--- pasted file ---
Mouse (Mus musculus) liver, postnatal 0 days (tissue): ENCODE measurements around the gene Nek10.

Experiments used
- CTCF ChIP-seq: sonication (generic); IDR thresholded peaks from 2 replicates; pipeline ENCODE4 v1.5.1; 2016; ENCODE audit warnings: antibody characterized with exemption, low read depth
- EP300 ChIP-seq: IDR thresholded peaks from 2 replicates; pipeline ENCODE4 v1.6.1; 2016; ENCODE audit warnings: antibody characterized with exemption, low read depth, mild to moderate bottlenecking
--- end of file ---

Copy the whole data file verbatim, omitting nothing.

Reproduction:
Mouse (Mus musculus) liver, postnatal 0 days (tissue): ENCODE measurements around the gene Nek10.

Experiments used
- CTCF ChIP-seq: sonication (generic); IDR thresholded peaks from 2 replicates; pipeline ENCODE4 v1.5.1; 2016; ENCODE audit warnings: antibody characterized with exemption, low read depth
- EP300 ChIP-seq: IDR thresholded peaks from 2 replicates; pipeline ENCODE4 v1.6.1; 2016; ENCODE audit warnings: antibody characterized with exemption, low read depth, mild to moderate bottlenecking